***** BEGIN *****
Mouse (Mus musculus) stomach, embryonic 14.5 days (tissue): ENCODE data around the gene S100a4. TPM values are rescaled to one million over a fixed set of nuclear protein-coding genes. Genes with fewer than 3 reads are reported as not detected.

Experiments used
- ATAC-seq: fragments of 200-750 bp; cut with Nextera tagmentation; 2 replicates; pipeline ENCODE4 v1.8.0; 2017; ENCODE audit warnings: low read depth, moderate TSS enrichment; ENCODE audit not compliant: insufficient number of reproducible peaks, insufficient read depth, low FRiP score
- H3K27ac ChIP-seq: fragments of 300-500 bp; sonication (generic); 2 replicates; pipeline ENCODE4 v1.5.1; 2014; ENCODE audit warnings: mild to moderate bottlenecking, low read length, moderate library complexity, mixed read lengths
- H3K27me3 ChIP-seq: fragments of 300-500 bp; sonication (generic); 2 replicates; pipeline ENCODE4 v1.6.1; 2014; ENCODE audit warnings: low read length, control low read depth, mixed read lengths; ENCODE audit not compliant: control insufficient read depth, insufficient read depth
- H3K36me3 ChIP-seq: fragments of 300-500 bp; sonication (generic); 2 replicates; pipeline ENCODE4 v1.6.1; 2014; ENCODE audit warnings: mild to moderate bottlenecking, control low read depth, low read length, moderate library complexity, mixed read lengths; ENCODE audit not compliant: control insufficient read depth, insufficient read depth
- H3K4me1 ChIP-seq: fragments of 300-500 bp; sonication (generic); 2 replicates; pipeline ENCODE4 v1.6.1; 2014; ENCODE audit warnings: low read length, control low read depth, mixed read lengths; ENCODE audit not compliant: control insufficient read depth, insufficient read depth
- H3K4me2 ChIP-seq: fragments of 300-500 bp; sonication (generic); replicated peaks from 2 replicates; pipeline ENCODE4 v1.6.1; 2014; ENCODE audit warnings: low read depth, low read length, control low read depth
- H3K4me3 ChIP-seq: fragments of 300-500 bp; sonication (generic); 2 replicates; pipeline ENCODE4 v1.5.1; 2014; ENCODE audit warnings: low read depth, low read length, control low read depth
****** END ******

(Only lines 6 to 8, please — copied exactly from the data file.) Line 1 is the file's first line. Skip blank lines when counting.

- H3K36me3 ChIP-seq: fragments of 300-500 bp; sonication (generic); 2 replicates; pipeline ENCODE4 v1.6.1; 2014; ENCODE audit warnings: mild to moderate bottlenecking, control low read depth, low read length, moderate library complexity, mixed read lengths; ENCODE audit not compliant: control insufficient read depth, insufficient read depth
- H3K4me1 ChIP-seq: fragments of 300-500 bp; sonication (generic); 2 replicates; pipeline ENCODE4 v1.6.1; 2014; ENCODE audit warnings: low read length, control low read depth, mixed read lengths; ENCODE audit not compliant: control insufficient read depth, insufficient read depth
- H3K4me2 ChIP-seq: fragments of 300-500 bp; sonication (generic); replicated peaks from 2 replicates; pipeline ENCODE4 v1.6.1; 2014; ENCODE audit warnings: low read depth, low read length, control low read depth